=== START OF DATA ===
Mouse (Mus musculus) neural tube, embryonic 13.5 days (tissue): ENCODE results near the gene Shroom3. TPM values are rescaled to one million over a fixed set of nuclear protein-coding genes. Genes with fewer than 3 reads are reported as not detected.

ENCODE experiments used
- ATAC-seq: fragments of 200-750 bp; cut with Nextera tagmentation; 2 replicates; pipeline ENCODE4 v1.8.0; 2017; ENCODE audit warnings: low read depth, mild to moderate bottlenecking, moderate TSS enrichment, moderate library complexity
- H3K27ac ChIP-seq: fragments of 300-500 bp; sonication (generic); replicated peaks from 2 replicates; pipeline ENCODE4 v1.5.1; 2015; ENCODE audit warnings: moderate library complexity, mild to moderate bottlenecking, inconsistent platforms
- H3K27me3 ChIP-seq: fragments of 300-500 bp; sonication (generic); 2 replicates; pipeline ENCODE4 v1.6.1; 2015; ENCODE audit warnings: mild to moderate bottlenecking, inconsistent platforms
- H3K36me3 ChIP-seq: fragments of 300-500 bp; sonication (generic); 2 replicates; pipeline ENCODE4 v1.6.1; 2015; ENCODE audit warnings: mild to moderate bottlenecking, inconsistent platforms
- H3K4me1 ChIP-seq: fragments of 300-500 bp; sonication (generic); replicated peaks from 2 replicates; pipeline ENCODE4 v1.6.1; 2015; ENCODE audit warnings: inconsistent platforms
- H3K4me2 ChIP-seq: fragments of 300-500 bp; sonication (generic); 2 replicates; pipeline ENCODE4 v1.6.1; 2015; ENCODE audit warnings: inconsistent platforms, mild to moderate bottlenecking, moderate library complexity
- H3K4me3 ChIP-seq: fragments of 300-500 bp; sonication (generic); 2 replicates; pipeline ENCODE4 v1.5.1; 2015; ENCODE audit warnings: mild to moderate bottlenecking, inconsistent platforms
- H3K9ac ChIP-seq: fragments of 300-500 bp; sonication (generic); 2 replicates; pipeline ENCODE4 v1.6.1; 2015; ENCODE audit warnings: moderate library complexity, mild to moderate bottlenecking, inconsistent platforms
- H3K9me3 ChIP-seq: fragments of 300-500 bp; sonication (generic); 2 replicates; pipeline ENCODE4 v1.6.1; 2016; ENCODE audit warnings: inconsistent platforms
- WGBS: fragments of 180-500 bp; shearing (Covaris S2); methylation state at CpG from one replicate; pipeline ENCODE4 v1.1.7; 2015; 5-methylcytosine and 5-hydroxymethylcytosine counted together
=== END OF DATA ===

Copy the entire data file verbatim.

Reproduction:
Mouse (Mus musculus) neural tube, embryonic 13.5 days (tissue): ENCODE results near the gene Shroom3. TPM values are rescaled to one million over a fixed set of nuclear protein-coding genes. Genes with fewer than 3 reads are reported as not detected.

ENCODE experiments used
- ATAC-seq: fragments of 200-750 bp; cut with Nextera tagmentation; 2 replicates; pipeline ENCODE4 v1.8.0; 2017; ENCODE audit warnings: low read depth, mild to moderate bottlenecking, moderate TSS enrichment, moderate library complexity
- H3K27ac ChIP-seq: fragments of 300-500 bp; sonication (generic); replicated peaks from 2 replicates; pipeline ENCODE4 v1.5.1; 2015; ENCODE audit warnings: moderate library complexity, mild to moderate bottlenecking, inconsistent platforms
- H3K27me3 ChIP-seq: fragments of 300-500 bp; sonication (generic); 2 replicates; pipeline ENCODE4 v1.6.1; 2015; ENCODE audit warnings: mild to moderate bottlenecking, inconsistent platforms
- H3K36me3 ChIP-seq: fragments of 300-500 bp; sonication (generic); 2 replicates; pipeline ENCODE4 v1.6.1; 2015; ENCODE audit warnings: mild to moderate bottlenecking, inconsistent platforms
- H3K4me1 ChIP-seq: fragments of 300-500 bp; sonication (generic); replicated peaks from 2 replicates; pipeline ENCODE4 v1.6.1; 2015; ENCODE audit warnings: inconsistent platforms
- H3K4me2 ChIP-seq: fragments of 300-500 bp; sonication (generic); 2 replicates; pipeline ENCODE4 v1.6.1; 2015; ENCODE audit warnings: inconsistent platforms, mild to moderate bottlenecking, moderate library complexity
- H3K4me3 ChIP-seq: fragments of 300-500 bp; sonication (generic); 2 replicates; pipeline ENCODE4 v1.5.1; 2015; ENCODE audit warnings: mild to moderate bottlenecking, inconsistent platforms
- H3K9ac ChIP-seq: fragments of 300-500 bp; sonication (generic); 2 replicates; pipeline ENCODE4 v1.6.1; 2015; ENCODE audit warnings: moderate library complexity, mild to moderate bottlenecking, inconsistent platforms
- H3K9me3 ChIP-seq: fragments of 300-500 bp; sonication (generic); 2 replicates; pipeline ENCODE4 v1.6.1; 2016; ENCODE audit warnings: inconsistent platforms
- WGBS: fragments of 180-500 bp; shearing (Covaris S2); methylation state at CpG from one replicate; pipeline ENCODE4 v1.1.7; 2015; 5-methylcytosine and 5-hydroxymethylcytosine counted together